How wrong I was.

Take Richard Branson. For his very first entrepreneurial undertaking — when he was still just a teenager — he purchased young Chrismas Trees, planted them during the spring, and then resold them at a profit during Christmas time in the winter. I actually do think that’s pretty clever, especially for a kid. But really that’s as far as “clever” alone will take you.

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Are You Ambitious or Grandiose?

entrepreneurship

One of the things I really love about my life is I’ve met more entrepreneurs than I can count. One of the coolest things about entrepreneurs is that they seem to have zero demographics in common. In other words, I’ve met entrepreneurs…

  • From both wealthy homes and poor homes
  • Of pretty much all ethnic backgrounds
  • From pretty much all educational backgrounds
  • Of pretty much all ages
  • In equal proportion from both sexes
  • Of course, as with any group, there are things in common. I guess “traits of an entrepreneur” is destined for another posting.

This post is about a very important difference I’ve seen in all entrepreneurs, and here’s what it comes down to:

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Why Do Entrepreneurs Become Entrepreneurs?

entrepreneurship

I recently stumbled upon RockStartup.com. It’s basically a documentary, split up into several episodes, that covers the birth of the website PayPerPost.com by following around the CEO/Founder, Ted, and the PR person, Britt.

PayPerPost (”PPP”) is a weird concept — PPP pays bloggers to write content and sources content from Publishers, and then earns money by charging advertisers to put ads on PPP-sponsored blog sites. It’s been controversial because blogging’s rise to fame is due to its unbiased nature, and paying someone to blog, well, I guess it’s hard for them not to be biased.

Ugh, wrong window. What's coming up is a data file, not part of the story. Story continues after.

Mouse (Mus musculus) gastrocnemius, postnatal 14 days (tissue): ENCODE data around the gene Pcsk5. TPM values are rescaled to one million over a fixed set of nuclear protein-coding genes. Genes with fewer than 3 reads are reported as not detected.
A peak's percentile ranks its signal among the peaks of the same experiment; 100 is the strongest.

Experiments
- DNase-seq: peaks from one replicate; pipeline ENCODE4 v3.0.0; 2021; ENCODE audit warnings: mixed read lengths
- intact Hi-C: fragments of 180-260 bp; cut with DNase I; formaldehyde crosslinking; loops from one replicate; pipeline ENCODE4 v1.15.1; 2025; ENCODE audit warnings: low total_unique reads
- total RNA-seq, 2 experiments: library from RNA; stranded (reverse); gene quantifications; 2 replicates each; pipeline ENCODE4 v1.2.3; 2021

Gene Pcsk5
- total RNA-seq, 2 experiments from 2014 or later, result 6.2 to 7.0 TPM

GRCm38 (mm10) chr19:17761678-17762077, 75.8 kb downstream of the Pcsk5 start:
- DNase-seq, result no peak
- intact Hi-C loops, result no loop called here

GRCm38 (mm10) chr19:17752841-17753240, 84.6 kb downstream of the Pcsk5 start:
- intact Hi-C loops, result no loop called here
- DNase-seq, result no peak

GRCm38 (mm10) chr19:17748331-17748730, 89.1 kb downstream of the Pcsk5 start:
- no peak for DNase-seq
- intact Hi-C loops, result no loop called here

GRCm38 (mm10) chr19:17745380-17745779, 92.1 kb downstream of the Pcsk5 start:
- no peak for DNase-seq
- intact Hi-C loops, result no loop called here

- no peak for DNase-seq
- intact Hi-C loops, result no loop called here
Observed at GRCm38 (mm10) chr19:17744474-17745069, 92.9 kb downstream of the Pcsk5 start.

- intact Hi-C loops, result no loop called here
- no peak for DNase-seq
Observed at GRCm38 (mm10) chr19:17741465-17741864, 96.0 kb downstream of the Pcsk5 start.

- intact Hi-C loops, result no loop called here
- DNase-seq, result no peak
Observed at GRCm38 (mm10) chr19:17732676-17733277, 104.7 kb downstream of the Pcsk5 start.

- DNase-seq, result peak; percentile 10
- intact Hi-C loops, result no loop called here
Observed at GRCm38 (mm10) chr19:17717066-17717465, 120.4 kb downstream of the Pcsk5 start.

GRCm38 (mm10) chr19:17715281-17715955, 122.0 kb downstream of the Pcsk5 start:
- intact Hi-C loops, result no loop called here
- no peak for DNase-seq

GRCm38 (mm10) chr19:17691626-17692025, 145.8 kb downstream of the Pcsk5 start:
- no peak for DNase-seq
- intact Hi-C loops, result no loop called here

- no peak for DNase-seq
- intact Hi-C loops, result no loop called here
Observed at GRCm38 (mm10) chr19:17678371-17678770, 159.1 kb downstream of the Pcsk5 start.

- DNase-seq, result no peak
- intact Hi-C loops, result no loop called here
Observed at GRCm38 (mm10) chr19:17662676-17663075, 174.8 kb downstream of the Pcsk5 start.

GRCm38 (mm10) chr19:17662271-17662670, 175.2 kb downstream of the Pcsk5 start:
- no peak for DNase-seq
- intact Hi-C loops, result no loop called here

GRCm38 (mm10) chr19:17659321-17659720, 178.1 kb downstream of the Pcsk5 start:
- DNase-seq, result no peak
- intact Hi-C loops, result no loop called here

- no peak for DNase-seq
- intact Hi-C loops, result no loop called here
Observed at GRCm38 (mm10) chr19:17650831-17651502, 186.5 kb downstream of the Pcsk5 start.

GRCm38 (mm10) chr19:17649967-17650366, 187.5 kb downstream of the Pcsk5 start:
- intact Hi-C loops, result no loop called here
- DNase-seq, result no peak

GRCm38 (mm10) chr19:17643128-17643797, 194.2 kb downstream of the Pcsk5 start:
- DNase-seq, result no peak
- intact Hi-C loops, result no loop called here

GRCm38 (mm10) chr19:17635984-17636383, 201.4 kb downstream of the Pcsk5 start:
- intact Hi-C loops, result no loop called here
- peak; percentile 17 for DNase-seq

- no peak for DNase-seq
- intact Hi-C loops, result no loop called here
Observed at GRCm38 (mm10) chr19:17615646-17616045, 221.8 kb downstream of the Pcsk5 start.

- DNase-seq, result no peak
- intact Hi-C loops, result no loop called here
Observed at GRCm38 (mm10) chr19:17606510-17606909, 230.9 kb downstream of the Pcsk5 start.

But the success of PPP is another discussion. I’m more interested in the man behind PPP, Ted. Based on 10 minutes of watching RockStartup, I defnitely saw some “patterns” I’ve seen in other entrepreneurs.

When I was at Wharton as an undergrad, in my Senior year I took an Entrepreneurship course where you had to build some unique software, come up with a business plan, and then pitch it all to VC’s.

Our idea was terrible. We were going to build a system for people running political campaigns to help them get a sense of how people were planning on voting. We had a barcode-scanner-pen that scanned in a person’s survey responses, and then aggregated all the information so that a campaign director could see how people felt about a variety of issues.

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Strange Lessons in Learning How to Sell Well

entrepreneurship

I’ve never really thought of myself as a salesperson.

I remember when I was younger I interned for GE and they had some career fair at the end of the summer where you met people in all the different “early talent identification” programs. When I got to the sales people, they all just seemed so smooth. I didn’t trust them, and I certainly didn’t want to buy anything from them. I just couldn’t picture myself joining that table over some of the others.

Well, fast forward a few years after I started Omedix and reality struck – I had inadvertently positioned myself as the sole salesperson for our company. Either I sold our product or we didn’t do business; it was that simple. And so I had to start learning how to sell.